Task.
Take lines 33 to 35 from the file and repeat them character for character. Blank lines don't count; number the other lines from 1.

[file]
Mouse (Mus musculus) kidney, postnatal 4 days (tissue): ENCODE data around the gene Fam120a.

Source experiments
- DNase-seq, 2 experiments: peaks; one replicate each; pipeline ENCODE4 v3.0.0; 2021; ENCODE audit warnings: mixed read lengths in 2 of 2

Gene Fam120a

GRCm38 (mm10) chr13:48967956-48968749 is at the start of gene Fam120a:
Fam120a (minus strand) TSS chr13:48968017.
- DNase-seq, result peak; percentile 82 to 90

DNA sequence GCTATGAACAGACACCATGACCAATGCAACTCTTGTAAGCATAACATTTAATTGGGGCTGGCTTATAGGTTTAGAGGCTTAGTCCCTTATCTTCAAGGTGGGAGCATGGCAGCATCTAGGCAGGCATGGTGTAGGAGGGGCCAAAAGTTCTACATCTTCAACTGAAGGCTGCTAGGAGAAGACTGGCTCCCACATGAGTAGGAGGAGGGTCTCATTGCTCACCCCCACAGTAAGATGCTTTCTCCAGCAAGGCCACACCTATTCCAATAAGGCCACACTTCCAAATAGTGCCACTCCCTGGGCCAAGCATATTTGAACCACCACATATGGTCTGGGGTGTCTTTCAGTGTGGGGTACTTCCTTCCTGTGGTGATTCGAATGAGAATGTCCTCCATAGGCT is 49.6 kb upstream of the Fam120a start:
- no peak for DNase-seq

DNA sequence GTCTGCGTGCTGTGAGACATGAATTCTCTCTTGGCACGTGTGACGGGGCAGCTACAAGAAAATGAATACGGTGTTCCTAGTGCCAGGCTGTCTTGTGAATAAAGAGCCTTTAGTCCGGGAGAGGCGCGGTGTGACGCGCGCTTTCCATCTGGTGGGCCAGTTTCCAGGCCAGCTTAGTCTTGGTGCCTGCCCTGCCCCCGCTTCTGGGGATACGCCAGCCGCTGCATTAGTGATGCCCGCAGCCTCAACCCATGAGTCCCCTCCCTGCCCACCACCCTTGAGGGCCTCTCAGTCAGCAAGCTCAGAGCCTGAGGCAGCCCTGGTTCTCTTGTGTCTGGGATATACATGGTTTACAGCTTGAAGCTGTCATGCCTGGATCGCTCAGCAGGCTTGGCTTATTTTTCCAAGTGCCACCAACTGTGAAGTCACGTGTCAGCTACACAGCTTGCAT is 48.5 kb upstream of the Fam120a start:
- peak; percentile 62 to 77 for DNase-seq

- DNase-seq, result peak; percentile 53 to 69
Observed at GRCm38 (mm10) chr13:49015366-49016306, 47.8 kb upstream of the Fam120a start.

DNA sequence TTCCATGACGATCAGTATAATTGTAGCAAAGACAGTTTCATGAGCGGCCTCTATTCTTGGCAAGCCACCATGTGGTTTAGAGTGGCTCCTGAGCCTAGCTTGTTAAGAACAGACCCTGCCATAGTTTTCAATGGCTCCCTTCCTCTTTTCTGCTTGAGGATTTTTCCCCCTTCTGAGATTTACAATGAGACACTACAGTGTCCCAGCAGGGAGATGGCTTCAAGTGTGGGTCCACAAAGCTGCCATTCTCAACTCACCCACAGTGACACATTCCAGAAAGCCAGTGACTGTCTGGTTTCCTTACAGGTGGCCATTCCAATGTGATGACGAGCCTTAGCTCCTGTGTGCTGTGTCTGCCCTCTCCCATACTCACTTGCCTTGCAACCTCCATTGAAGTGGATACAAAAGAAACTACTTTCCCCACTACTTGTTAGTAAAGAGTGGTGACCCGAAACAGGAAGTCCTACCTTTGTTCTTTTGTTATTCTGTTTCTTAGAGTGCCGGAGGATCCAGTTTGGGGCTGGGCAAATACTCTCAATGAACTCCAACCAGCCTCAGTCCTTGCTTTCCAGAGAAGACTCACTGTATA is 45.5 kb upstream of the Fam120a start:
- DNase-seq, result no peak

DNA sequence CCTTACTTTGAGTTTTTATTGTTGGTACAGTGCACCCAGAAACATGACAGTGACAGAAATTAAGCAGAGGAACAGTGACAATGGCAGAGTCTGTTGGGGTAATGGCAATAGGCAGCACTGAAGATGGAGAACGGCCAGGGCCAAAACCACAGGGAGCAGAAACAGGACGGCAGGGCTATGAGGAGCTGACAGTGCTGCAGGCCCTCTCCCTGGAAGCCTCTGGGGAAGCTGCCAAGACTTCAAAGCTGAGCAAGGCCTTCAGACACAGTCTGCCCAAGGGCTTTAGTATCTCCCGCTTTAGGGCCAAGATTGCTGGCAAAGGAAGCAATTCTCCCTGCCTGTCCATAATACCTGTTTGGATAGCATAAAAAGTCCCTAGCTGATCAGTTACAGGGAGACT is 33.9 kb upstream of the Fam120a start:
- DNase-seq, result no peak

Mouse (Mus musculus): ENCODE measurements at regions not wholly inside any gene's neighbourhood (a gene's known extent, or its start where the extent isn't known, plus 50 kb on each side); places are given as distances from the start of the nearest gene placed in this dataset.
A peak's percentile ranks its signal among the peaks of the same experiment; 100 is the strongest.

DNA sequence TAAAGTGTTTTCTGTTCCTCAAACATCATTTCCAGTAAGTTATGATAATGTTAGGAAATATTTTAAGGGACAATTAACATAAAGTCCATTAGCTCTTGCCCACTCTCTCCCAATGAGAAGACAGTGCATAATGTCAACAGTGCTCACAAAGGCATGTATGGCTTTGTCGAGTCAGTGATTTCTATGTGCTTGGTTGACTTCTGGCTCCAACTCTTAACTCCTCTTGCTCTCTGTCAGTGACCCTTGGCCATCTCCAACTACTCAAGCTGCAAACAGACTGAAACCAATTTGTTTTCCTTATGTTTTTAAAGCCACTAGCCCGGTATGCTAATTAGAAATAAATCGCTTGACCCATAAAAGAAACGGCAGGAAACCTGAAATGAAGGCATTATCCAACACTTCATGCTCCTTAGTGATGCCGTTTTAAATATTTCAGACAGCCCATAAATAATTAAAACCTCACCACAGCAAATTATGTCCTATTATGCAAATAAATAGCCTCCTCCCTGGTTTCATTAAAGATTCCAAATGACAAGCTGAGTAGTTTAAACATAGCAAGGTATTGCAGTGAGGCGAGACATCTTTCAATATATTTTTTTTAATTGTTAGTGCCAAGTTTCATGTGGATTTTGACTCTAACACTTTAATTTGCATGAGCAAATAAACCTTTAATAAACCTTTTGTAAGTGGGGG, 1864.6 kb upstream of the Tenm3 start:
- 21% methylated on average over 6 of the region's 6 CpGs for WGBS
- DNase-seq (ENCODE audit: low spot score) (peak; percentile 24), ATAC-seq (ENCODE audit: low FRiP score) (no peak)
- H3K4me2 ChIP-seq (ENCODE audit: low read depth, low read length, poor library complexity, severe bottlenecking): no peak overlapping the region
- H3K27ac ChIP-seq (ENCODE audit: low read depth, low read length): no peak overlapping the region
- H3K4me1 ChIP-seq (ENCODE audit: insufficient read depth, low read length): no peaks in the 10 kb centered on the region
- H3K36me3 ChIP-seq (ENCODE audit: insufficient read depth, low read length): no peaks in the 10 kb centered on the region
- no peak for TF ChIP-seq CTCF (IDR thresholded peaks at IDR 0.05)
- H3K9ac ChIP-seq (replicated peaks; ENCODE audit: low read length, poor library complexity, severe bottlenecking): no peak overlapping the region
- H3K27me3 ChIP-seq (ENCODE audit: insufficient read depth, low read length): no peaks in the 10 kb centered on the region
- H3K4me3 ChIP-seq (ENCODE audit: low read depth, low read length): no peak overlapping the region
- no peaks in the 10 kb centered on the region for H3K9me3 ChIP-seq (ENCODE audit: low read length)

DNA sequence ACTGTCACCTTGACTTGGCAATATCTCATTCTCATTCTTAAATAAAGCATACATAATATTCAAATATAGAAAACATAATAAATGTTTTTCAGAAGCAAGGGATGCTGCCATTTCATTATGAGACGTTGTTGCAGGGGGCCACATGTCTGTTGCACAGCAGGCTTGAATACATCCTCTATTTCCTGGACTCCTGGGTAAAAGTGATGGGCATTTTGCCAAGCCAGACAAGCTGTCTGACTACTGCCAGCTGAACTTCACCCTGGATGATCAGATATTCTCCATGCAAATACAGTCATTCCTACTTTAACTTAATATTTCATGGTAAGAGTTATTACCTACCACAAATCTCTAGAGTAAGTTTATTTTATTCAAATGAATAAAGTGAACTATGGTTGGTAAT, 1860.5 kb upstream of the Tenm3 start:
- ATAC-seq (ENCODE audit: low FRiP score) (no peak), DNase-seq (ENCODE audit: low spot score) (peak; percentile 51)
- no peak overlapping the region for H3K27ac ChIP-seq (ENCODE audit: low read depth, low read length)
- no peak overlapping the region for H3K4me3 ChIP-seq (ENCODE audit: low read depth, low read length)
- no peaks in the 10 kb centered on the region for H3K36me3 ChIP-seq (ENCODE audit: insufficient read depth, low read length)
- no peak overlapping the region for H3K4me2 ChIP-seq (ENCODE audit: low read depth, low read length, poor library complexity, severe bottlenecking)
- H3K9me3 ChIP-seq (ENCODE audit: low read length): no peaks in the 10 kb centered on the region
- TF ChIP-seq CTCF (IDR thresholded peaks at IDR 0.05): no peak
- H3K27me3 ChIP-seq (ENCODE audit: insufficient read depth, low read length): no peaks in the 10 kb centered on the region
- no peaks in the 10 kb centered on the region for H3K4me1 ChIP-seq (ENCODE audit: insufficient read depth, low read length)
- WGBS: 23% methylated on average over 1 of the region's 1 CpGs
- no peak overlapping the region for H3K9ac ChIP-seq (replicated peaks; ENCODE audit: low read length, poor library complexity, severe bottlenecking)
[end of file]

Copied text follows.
- ATAC-seq (ENCODE audit: low FRiP score) (no peak), DNase-seq (ENCODE audit: low spot score) (peak; percentile 51)
- no peak overlapping the region for H3K27ac ChIP-seq (ENCODE audit: low read depth, low read length)
- no peak overlapping the region for H3K4me3 ChIP-seq (ENCODE audit: low read depth, low read length)